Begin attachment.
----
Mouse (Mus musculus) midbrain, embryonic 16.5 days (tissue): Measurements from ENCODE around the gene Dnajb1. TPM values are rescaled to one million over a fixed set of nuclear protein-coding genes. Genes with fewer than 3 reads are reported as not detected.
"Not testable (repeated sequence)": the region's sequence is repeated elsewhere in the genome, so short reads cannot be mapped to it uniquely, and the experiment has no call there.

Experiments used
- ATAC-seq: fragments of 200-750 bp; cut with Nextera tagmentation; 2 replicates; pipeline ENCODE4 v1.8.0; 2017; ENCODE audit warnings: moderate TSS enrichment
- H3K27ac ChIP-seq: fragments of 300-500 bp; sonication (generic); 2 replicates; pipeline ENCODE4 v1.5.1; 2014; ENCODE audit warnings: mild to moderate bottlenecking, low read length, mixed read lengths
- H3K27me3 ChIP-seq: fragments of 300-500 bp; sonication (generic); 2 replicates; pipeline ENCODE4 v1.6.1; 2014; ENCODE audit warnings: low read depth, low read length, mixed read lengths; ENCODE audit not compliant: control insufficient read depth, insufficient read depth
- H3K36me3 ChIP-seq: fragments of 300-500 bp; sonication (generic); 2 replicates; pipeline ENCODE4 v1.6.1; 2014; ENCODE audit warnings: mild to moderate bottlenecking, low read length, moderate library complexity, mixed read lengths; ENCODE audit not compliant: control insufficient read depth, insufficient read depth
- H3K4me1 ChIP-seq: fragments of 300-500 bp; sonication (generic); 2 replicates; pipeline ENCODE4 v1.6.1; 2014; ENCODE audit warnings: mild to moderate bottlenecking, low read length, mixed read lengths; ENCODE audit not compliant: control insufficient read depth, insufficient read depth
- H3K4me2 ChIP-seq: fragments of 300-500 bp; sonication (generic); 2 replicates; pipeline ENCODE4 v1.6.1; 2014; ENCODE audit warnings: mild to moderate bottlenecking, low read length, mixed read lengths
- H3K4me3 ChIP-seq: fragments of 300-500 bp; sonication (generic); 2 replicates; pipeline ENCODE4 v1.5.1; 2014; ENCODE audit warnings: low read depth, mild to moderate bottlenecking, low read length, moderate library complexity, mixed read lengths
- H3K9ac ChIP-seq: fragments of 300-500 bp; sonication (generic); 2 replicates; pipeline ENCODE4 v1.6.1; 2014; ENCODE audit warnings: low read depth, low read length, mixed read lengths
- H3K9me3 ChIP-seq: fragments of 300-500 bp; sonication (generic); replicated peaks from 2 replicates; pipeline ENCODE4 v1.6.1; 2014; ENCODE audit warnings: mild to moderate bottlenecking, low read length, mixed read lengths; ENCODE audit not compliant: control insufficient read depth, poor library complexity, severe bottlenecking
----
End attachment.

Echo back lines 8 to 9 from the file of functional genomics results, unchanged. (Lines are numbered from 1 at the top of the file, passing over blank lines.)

- H3K4me1 ChIP-seq: fragments of 300-500 bp; sonication (generic); 2 replicates; pipeline ENCODE4 v1.6.1; 2014; ENCODE audit warnings: mild to moderate bottlenecking, low read length, mixed read lengths; ENCODE audit not compliant: control insufficient read depth, insufficient read depth
- H3K4me2 ChIP-seq: fragments of 300-500 bp; sonication (generic); 2 replicates; pipeline ENCODE4 v1.6.1; 2014; ENCODE audit warnings: mild to moderate bottlenecking, low read length, mixed read lengths